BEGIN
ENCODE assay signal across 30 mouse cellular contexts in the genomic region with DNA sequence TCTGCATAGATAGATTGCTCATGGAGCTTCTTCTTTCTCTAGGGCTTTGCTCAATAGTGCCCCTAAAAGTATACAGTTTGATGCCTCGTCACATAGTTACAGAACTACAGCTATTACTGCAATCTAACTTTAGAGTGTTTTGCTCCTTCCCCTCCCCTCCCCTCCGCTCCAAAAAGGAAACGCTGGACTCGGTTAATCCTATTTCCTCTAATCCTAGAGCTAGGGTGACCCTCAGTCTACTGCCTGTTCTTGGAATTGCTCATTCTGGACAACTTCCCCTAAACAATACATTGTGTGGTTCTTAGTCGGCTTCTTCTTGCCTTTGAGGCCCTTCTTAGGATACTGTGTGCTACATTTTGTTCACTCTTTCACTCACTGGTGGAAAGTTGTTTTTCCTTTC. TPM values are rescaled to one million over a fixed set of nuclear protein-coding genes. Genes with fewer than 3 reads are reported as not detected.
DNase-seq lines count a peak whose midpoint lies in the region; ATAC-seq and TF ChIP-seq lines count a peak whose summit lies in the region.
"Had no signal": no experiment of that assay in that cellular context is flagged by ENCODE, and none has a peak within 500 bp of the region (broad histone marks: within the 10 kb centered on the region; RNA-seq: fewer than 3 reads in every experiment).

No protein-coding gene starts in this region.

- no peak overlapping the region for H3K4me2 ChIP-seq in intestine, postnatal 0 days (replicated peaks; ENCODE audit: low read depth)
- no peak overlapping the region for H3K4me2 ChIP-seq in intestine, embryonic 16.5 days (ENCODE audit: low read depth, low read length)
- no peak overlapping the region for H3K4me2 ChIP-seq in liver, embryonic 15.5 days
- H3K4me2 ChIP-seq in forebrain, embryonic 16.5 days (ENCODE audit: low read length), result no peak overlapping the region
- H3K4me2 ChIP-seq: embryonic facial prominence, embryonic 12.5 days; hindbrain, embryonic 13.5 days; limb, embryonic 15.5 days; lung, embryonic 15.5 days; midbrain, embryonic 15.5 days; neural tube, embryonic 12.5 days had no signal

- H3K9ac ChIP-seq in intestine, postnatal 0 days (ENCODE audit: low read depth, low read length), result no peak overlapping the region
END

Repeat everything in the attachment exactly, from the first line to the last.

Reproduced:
ENCODE assay signal across 30 mouse cellular contexts in the genomic region with DNA sequence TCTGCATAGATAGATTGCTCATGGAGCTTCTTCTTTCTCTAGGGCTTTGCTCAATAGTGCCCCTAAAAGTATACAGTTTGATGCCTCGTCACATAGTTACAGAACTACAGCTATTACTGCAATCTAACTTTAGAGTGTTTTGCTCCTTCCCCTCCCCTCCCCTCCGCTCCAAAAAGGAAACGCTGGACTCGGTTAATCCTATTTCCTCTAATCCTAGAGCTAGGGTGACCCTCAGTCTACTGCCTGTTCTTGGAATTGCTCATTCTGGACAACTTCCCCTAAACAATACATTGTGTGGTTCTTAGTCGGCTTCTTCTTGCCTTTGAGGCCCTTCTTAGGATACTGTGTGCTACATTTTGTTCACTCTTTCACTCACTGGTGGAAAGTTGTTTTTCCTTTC. TPM values are rescaled to one million over a fixed set of nuclear protein-coding genes. Genes with fewer than 3 reads are reported as not detected.
DNase-seq lines count a peak whose midpoint lies in the region; ATAC-seq and TF ChIP-seq lines count a peak whose summit lies in the region.
"Had no signal": no experiment of that assay in that cellular context is flagged by ENCODE, and none has a peak within 500 bp of the region (broad histone marks: within the 10 kb centered on the region; RNA-seq: fewer than 3 reads in every experiment).

No protein-coding gene starts in this region.

- no peak overlapping the region for H3K4me2 ChIP-seq in intestine, postnatal 0 days (replicated peaks; ENCODE audit: low read depth)
- no peak overlapping the region for H3K4me2 ChIP-seq in intestine, embryonic 16.5 days (ENCODE audit: low read depth, low read length)
- no peak overlapping the region for H3K4me2 ChIP-seq in liver, embryonic 15.5 days
- H3K4me2 ChIP-seq in forebrain, embryonic 16.5 days (ENCODE audit: low read length), result no peak overlapping the region
- H3K4me2 ChIP-seq: embryonic facial prominence, embryonic 12.5 days; hindbrain, embryonic 13.5 days; limb, embryonic 15.5 days; lung, embryonic 15.5 days; midbrain, embryonic 15.5 days; neural tube, embryonic 12.5 days had no signal

- H3K9ac ChIP-seq in intestine, postnatal 0 days (ENCODE audit: low read depth, low read length), result no peak overlapping the region